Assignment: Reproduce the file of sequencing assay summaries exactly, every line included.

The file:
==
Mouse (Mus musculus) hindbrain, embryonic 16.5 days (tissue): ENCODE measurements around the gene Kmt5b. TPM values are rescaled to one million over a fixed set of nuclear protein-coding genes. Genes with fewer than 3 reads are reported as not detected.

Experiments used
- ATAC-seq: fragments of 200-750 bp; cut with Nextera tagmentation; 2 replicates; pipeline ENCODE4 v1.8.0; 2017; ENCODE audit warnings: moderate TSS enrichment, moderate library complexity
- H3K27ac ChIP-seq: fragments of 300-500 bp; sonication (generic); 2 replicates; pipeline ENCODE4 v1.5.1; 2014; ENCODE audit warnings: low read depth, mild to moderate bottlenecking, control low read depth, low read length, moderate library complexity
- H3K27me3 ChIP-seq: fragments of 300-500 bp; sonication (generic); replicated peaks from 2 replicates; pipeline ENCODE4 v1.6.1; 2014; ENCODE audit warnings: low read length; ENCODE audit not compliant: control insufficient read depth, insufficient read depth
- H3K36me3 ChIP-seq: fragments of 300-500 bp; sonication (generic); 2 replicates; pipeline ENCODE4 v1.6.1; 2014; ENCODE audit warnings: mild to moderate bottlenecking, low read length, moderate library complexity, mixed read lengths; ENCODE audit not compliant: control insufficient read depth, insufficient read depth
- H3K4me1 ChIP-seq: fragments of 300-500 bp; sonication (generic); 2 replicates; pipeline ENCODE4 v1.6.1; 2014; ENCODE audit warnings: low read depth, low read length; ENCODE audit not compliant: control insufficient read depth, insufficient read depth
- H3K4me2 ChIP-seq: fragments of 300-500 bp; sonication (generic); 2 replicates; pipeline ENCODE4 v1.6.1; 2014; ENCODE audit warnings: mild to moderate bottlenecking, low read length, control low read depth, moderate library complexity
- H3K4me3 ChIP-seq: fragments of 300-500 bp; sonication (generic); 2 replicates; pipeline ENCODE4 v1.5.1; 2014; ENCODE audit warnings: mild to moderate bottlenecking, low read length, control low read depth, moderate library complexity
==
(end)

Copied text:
Mouse (Mus musculus) hindbrain, embryonic 16.5 days (tissue): ENCODE measurements around the gene Kmt5b. TPM values are rescaled to one million over a fixed set of nuclear protein-coding genes. Genes with fewer than 3 reads are reported as not detected.

Experiments used
- ATAC-seq: fragments of 200-750 bp; cut with Nextera tagmentation; 2 replicates; pipeline ENCODE4 v1.8.0; 2017; ENCODE audit warnings: moderate TSS enrichment, moderate library complexity
- H3K27ac ChIP-seq: fragments of 300-500 bp; sonication (generic); 2 replicates; pipeline ENCODE4 v1.5.1; 2014; ENCODE audit warnings: low read depth, mild to moderate bottlenecking, control low read depth, low read length, moderate library complexity
- H3K27me3 ChIP-seq: fragments of 300-500 bp; sonication (generic); replicated peaks from 2 replicates; pipeline ENCODE4 v1.6.1; 2014; ENCODE audit warnings: low read length; ENCODE audit not compliant: control insufficient read depth, insufficient read depth
- H3K36me3 ChIP-seq: fragments of 300-500 bp; sonication (generic); 2 replicates; pipeline ENCODE4 v1.6.1; 2014; ENCODE audit warnings: mild to moderate bottlenecking, low read length, moderate library complexity, mixed read lengths; ENCODE audit not compliant: control insufficient read depth, insufficient read depth
- H3K4me1 ChIP-seq: fragments of 300-500 bp; sonication (generic); 2 replicates; pipeline ENCODE4 v1.6.1; 2014; ENCODE audit warnings: low read depth, low read length; ENCODE audit not compliant: control insufficient read depth, insufficient read depth
- H3K4me2 ChIP-seq: fragments of 300-500 bp; sonication (generic); 2 replicates; pipeline ENCODE4 v1.6.1; 2014; ENCODE audit warnings: mild to moderate bottlenecking, low read length, control low read depth, moderate library complexity
- H3K4me3 ChIP-seq: fragments of 300-500 bp; sonication (generic); 2 replicates; pipeline ENCODE4 v1.5.1; 2014; ENCODE audit warnings: mild to moderate bottlenecking, low read length, control low read depth, moderate library complexity